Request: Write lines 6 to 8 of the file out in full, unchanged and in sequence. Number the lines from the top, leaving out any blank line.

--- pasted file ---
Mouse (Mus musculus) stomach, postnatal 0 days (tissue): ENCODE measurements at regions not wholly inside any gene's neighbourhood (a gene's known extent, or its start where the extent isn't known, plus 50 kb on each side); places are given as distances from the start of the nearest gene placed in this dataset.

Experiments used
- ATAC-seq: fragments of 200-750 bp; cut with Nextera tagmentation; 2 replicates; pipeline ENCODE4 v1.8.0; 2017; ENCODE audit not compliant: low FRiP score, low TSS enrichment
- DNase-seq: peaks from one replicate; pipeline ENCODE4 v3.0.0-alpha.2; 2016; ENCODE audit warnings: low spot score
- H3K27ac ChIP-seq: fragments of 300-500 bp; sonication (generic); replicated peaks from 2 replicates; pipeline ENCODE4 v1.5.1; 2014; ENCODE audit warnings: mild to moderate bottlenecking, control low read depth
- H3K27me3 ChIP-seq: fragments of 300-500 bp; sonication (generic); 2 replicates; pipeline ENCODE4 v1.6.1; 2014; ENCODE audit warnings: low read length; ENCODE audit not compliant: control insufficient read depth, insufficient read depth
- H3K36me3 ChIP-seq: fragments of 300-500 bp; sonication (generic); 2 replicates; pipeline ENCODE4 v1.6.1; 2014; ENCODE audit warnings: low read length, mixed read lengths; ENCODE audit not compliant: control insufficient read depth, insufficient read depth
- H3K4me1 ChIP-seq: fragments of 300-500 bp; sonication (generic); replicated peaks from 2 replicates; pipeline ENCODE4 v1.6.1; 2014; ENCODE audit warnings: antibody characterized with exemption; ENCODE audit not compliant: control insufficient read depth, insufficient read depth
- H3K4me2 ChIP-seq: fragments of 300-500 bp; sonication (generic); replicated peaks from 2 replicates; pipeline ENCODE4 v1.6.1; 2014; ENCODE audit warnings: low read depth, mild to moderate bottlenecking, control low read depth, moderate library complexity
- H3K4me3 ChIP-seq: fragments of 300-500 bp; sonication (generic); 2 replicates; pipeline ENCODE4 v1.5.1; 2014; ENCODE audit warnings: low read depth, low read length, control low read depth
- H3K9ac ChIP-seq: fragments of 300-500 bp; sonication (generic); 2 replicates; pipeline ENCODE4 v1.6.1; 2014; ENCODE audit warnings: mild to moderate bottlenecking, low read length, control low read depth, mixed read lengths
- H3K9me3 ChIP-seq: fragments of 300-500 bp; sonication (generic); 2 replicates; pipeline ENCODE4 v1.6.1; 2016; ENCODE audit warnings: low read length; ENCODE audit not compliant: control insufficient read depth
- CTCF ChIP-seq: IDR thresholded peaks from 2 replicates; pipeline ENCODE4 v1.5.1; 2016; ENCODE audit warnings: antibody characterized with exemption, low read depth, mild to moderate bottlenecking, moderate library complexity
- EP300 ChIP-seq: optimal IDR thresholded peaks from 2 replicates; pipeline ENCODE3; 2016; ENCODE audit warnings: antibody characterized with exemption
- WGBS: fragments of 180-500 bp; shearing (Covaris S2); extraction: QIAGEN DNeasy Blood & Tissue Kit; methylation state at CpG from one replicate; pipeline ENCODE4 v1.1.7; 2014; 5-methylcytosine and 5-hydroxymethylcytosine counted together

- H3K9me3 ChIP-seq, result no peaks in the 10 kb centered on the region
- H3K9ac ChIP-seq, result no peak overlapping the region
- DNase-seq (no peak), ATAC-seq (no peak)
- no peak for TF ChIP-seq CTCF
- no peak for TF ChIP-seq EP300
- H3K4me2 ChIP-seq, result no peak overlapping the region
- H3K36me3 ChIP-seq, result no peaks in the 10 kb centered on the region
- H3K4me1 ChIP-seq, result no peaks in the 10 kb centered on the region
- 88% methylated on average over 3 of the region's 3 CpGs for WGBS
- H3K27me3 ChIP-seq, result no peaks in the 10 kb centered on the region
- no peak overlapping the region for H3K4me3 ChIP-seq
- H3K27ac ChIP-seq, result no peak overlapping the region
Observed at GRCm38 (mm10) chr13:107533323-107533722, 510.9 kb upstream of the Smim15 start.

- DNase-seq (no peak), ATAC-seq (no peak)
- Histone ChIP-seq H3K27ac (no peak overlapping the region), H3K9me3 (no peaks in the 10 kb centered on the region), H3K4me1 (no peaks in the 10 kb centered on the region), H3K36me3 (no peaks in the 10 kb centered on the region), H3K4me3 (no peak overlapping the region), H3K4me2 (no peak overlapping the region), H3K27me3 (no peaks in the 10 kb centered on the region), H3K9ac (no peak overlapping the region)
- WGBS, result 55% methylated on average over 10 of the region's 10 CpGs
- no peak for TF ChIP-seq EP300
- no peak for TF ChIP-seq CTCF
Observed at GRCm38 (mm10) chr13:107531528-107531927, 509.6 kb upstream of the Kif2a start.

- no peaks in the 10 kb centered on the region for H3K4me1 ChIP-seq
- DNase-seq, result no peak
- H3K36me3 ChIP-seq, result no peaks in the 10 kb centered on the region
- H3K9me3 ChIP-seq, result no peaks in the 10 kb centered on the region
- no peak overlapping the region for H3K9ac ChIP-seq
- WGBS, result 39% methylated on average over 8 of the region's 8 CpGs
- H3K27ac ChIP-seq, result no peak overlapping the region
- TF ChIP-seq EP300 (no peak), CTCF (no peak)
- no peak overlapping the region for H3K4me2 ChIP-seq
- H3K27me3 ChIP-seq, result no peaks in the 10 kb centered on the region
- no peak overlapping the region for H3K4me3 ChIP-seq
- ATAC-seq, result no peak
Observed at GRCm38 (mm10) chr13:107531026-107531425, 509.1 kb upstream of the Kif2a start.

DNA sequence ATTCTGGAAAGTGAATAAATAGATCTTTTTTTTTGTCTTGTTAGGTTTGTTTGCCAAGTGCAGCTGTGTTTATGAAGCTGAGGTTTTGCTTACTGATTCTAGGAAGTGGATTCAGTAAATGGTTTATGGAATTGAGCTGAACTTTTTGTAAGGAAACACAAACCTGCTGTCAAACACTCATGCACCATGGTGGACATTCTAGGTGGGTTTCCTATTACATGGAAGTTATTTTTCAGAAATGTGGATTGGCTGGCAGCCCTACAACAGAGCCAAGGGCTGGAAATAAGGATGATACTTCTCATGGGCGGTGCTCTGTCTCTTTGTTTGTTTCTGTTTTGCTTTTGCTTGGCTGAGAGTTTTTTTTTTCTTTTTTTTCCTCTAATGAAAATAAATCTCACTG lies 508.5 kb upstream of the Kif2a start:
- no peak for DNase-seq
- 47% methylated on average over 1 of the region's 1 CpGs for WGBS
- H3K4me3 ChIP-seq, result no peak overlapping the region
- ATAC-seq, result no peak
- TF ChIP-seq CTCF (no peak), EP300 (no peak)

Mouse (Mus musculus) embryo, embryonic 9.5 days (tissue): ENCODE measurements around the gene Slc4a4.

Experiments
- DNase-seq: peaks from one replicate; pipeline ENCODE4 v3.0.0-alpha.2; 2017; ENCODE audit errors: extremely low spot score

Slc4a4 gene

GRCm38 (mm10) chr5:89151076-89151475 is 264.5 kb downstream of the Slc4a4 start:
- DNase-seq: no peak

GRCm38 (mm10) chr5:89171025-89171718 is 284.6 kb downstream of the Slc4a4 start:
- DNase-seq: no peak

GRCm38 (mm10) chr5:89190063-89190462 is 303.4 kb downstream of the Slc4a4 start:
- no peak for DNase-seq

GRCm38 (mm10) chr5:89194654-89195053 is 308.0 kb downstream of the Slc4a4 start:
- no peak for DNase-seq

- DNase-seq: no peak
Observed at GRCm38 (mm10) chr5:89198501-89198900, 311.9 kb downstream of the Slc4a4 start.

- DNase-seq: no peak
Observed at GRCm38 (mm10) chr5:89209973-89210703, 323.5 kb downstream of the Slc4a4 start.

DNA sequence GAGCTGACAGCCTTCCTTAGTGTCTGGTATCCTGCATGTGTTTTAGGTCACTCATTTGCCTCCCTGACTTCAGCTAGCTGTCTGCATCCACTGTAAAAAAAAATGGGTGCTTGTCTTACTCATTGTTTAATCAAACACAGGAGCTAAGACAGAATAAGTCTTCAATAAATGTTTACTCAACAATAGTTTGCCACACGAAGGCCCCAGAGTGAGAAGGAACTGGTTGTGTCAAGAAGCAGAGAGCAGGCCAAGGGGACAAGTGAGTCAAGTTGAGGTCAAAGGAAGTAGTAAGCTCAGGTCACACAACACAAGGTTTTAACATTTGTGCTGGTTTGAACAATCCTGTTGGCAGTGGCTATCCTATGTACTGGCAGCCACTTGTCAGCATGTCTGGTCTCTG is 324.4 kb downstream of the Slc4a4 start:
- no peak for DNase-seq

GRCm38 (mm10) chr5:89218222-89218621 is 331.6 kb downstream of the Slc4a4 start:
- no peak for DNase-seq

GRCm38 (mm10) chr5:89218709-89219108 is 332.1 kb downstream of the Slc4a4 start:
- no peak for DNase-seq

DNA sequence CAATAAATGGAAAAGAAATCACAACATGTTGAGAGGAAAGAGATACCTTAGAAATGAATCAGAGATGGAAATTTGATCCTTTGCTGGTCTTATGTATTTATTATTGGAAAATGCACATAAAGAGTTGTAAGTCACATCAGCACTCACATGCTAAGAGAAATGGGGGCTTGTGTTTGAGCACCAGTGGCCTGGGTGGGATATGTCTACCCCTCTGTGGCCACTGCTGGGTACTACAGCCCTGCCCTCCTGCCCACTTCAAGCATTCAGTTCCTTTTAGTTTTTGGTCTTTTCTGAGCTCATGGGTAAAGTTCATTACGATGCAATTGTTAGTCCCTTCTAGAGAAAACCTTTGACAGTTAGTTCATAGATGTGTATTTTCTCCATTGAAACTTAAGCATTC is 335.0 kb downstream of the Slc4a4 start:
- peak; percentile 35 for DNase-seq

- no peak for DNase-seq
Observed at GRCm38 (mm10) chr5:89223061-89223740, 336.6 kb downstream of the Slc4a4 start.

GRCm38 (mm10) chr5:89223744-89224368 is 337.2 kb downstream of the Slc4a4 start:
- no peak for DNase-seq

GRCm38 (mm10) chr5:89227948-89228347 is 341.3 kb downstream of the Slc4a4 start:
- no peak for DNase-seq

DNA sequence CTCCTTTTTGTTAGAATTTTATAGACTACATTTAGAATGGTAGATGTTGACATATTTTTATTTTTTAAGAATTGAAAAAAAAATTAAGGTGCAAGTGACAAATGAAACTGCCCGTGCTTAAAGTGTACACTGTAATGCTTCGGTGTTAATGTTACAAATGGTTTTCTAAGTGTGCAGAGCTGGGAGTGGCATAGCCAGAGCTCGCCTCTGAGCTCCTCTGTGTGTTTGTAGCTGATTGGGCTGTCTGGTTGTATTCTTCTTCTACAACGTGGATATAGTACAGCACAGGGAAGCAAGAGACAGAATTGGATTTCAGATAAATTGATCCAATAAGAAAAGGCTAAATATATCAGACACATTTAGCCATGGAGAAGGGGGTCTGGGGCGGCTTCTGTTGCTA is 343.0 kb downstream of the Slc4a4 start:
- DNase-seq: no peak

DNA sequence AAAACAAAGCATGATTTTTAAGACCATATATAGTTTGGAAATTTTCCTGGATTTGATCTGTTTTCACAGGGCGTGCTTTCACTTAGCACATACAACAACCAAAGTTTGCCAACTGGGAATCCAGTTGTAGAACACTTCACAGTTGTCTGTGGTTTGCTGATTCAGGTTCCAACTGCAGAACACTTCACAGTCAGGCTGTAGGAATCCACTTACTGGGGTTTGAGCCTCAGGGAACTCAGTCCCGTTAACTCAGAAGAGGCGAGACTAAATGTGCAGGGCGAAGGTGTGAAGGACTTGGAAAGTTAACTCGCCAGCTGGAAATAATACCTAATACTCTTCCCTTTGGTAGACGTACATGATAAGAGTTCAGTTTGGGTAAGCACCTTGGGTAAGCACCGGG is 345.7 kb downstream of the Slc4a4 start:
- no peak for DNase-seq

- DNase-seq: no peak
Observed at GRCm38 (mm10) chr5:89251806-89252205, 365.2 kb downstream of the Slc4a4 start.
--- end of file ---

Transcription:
- H3K27me3 ChIP-seq: fragments of 300-500 bp; sonication (generic); 2 replicates; pipeline ENCODE4 v1.6.1; 2014; ENCODE audit warnings: low read length; ENCODE audit not compliant: control insufficient read depth, insufficient read depth
- H3K36me3 ChIP-seq: fragments of 300-500 bp; sonication (generic); 2 replicates; pipeline ENCODE4 v1.6.1; 2014; ENCODE audit warnings: low read length, mixed read lengths; ENCODE audit not compliant: control insufficient read depth, insufficient read depth
- H3K4me1 ChIP-seq: fragments of 300-500 bp; sonication (generic); replicated peaks from 2 replicates; pipeline ENCODE4 v1.6.1; 2014; ENCODE audit warnings: antibody characterized with exemption; ENCODE audit not compliant: control insufficient read depth, insufficient read depth